So I went for a drive before camping the other evening and found 2 cool old buildings. The Acuf Chapel 1786 first Methodist Episcopal Church in Tennessee and a barn with an old sign on the side:
The next shots are the morning shot from my tent what an awesome way to wake up with the sun and the birds singing -my shots of the trail the morning light thru the trees was amazing and a random turtle because why not.
Met this dude on the hike said his trail name was “smokey” he was cool but all he wanted to talk about was how only I could prevent forest fires which seemed like an awful lot of pressure I mean every should do their part
The following few pics are from a scouting trip and serve as introduction to a small little community in the mountains of Tennessee with a lot of history. Stay tuned for some more pics as I explore the area and learn more of its history.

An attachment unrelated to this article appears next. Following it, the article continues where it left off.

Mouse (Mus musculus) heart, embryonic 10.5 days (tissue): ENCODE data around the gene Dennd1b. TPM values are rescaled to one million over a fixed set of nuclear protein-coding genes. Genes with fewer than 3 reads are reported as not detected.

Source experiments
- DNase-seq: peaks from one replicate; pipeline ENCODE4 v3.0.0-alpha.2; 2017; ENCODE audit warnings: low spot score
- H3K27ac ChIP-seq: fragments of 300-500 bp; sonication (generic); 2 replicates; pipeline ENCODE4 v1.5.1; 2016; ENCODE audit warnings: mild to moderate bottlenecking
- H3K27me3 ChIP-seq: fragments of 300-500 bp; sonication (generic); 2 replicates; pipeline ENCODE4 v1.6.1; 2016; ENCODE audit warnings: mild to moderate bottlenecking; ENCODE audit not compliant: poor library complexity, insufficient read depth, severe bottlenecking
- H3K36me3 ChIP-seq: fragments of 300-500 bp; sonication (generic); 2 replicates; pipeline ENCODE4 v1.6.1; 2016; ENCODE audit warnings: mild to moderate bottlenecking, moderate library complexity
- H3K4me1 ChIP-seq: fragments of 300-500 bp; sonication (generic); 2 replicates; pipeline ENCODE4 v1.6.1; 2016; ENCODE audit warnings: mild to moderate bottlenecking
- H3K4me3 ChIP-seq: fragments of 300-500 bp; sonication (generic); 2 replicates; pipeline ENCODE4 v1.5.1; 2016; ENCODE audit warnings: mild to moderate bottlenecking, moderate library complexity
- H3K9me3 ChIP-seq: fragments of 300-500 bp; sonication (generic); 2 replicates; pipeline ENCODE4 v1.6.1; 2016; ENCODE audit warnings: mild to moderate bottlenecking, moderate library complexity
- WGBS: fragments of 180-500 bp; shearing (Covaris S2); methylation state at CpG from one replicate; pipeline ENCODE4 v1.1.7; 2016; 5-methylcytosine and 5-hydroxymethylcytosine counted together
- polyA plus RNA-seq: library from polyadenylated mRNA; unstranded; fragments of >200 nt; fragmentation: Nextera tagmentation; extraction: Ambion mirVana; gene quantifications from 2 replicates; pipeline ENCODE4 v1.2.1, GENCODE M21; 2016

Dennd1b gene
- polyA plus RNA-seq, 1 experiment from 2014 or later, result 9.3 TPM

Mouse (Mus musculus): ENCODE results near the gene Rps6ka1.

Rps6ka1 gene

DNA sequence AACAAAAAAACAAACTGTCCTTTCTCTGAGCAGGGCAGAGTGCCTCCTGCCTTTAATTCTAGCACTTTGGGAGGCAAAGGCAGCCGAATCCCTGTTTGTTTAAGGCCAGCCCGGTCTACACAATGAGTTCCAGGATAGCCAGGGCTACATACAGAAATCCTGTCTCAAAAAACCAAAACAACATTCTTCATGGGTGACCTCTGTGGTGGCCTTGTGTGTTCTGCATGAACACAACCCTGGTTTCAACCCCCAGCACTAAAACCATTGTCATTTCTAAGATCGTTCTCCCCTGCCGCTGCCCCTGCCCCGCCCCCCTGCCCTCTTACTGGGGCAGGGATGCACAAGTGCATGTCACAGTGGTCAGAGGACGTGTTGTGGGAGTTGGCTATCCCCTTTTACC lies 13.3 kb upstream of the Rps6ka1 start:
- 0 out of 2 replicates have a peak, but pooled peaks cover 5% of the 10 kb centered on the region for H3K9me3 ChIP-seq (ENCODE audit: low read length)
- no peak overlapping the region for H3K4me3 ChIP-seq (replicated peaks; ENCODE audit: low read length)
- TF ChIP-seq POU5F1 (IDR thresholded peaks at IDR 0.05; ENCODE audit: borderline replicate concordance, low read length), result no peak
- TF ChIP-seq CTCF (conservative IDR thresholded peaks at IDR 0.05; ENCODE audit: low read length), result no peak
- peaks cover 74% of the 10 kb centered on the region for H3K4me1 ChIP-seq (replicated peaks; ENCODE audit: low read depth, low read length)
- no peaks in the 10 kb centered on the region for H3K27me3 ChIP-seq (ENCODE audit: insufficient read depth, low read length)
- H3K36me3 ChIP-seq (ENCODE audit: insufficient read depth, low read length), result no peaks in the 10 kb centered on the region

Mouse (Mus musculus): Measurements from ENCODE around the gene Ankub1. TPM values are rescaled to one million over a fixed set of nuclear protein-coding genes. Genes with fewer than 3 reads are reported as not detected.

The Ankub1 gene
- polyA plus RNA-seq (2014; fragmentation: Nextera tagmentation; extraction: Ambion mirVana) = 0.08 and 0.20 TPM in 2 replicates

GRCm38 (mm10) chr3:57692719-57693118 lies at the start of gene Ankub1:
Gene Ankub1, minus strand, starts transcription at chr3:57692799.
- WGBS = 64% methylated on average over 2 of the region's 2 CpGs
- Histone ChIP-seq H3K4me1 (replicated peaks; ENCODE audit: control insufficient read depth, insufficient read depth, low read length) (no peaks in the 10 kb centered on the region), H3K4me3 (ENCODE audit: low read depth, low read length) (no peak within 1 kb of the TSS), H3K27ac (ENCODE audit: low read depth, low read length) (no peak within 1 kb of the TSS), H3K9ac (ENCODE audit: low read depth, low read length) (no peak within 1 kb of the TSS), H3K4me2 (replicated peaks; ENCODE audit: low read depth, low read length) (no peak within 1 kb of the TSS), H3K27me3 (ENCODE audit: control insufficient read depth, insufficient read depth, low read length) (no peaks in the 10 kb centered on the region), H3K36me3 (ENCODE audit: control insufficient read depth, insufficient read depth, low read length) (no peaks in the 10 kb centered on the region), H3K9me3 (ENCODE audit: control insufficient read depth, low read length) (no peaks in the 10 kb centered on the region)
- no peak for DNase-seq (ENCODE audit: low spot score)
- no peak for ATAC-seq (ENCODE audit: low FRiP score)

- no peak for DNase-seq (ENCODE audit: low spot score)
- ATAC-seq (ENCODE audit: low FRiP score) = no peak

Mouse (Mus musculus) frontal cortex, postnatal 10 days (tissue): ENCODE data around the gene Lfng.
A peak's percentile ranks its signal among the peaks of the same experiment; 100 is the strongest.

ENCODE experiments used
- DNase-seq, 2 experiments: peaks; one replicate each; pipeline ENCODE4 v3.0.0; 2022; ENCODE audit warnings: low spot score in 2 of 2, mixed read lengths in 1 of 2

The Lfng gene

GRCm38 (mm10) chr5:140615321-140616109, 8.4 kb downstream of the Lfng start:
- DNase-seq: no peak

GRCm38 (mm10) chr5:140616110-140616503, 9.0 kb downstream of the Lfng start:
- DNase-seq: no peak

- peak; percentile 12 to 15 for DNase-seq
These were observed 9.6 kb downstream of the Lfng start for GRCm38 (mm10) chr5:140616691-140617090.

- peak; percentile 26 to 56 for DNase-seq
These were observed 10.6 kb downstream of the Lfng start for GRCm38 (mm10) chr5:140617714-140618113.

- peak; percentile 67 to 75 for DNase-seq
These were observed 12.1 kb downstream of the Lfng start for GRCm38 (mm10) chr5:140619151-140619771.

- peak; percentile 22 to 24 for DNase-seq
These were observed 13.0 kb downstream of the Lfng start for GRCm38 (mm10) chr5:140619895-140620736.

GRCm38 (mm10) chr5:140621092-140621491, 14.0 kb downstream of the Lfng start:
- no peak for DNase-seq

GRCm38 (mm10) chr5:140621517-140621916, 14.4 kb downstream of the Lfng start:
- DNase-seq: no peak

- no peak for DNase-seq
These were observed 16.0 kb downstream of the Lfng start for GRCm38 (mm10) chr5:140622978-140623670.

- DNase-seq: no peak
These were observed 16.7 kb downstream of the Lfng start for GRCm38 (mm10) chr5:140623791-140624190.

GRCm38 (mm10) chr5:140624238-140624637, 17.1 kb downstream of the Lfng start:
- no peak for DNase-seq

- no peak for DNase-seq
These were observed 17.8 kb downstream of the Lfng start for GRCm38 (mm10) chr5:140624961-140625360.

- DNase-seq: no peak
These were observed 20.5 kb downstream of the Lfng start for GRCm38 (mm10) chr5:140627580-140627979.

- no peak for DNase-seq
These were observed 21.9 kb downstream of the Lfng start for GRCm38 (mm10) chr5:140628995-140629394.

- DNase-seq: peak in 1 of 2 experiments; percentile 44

The double springs for which the community was named are still there near the John Jones house one of the old pioneer families. The double springs were used by Cherokee and other Native Americans and used against them when Colonel William Christian camped there using the springs as his base in a campaign against the Cherokee who allied with the British during the American Revolution October 1-4 1776. He also made one of the first peace treaties between the Cherokee and settlers on the Long Island of the Huston River nearby in Tennessee. He went on to found with his wife Ft William which protected Louisville KY from Native American raids and in 1785 settled on land awarded for his service in the Revolution He only enjoyed his land for a year before being killed in action against the Wabash Indians in 1786. Across from his campsite is the Double Spring Missionary Baptist Church founded in 1786 to serve the settlers already living there in this very old community just a few miles from my house. Below is a picture of the church with its unique bell tower.
Following are two scenes one of a ranch and a second of a small farm little changed from pioneer days.
Like the bar in the previous picture in this blog series this church was also at one time a vital gathering spot for the town where a community could come together. When bars and churches close its a sign of communities in peril